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Slovenia
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Diagram of the education system



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Key

- Diagram of education system in country language

- Old diagram using ISCED 1997 classification

- General methodological notes for ISCED diagrams

Education system in Slovenia

Slovenia
Overview of the education system (EAG 2015)
  • Slovenia invests 1.3% of GDP in early childhood education, more than the OECD average of 0.8%.
  • Teacher's salaries remain below the OECD average and have not risen between 2005 and 2013. Between 2005 and 2013, Slovenian teacher's salaries remained stable overall, increasing by up to 10% between 2005 and 2009 for all levels of education and then being reduced again by around 10% between 2010 and 2013 due to the global crisis that also deeply affected Slovenia. Teachers' salaries in other OECD countries increased by 1-3% (depending on the level of education) over the same period.
  • Although teachers in Slovenia earn less than other tertiary educated workers, it is still above the OECD average for this benchmark. In Slovenia, primary teachers are paid 86% of what other tertiary educated workers earn, lower secondary teachers are paid 88%, and upper secondary teachers earn 94% of that benchmark salary (above the OECD average of 80%, 86% and 94% respectively).
  • In Slovenia, tertiary attainment among 25-34 year-olds doubled between 2000 and 2014 to 38%, but is still below the OECD average of 41%.
  • In 2014, the unemployment rate among young Slovenians with tertiary education was still well above the OECD average: 11.9% of 25-34 year-old tertiary degree holders were unemployed, compared to the OECD average of 7.5%.
  • Tertiary degree holders earn 75% more than 25-64 year-olds with only upper secondary education. This earnings premium is 15 percentage points higher than the average in other OECD countries.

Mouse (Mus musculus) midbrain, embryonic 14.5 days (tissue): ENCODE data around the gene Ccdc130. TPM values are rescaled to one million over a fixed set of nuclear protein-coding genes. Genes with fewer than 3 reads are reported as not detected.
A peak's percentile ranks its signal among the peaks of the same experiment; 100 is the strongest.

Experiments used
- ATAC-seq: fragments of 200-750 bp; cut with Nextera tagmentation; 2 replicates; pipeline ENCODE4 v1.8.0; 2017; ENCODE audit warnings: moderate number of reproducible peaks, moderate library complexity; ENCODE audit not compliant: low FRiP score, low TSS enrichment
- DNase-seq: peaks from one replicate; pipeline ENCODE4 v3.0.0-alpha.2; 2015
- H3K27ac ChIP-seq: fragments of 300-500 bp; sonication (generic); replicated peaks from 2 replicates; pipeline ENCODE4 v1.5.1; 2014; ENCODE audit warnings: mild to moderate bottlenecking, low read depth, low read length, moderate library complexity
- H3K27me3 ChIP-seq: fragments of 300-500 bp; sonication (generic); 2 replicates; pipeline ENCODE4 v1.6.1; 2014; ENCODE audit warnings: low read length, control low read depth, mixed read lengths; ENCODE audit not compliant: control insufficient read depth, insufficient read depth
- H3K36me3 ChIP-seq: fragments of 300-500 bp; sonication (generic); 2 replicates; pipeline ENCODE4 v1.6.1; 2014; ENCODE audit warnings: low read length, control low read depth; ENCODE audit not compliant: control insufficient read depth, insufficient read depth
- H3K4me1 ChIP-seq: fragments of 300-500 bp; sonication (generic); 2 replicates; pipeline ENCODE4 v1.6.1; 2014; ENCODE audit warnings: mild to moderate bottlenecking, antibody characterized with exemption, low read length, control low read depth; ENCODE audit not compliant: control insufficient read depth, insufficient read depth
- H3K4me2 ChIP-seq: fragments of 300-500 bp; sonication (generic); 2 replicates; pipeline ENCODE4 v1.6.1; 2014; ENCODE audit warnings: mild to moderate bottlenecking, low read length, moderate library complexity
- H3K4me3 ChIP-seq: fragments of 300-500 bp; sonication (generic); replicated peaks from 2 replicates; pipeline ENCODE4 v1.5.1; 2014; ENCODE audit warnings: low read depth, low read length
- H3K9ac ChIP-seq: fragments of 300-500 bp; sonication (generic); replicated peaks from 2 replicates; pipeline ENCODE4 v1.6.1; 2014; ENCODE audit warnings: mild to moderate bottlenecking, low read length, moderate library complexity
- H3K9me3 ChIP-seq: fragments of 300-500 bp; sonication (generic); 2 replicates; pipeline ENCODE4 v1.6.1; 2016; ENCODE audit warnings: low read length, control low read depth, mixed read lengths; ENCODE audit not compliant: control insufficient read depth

• Tertiary attainment rates are higher for 25-64 year-old women than for men at all tertiary education levels. While only 10% of Slovenian men have attained a master's degree or equivalent as their highest level of education, 16% of women have (OECD average 12%).
  • Among 25-64 year-olds, Slovenian women earn 94% of what men earn, across all levels of educational attainment (OECD average 80%). While the unemployment rate among Slovenian men was 8.3%, the unemployment rate for Slovenian women was 10.0% for all levels of educational attainment (OECD average unemployment rate for women of 7.6%).
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    The following list displays indicators for which your selected country shows the highest and lowest values among countries. The list can be sorted by level of education or by age group. All rankings are calculated including available data from OECD and partner countries. Find out more about the methodology here.

    Show indicators for which your country ranks among the top or bottom: Sort by:

    Educational outcomes

    The level of upper secondary attainment among 25-34 year-olds is one of the highest among OECD and partner countries with available data. (94 %, rank 5/41 ) Download Indicator

    The level of upper secondary and post-secondary non-tertiary attainment among 25-34 year-olds is one of the highest among OECD and partner countries with available data. (56 %, rank 5/40 ) Download Indicator

    The proportion of 25-34 year-old men who have attained at least upper secondary education is one of the highest among OECD and partner countries with available data. (93 %, rank 4/41 ) Download Indicator

    The proportion of 25-34 year-old women who have attained at least upper secondary education is one of the highest among OECD and partner countries with available data. (95 %, rank 4/41 ) Download Indicator

    Slovenia has one of the largest shares of 25-64 year-old women whose highest education level is a master's or equivalent tertiary education degree. (16 %, rank 6/33 ) Download Indicator

    The proportion of 25-64 year-olds who attained a doctoral or equivalent tertiary education degree is one of the highest among countries with available data. (2 %, rank 2/30 ) Download Indicator

    The share of 25-64 year-old men who attained a doctoral or equivalent tertiary education degree is one of the largest among countries with available data. (2 %, rank 3/30 ) Download Indicator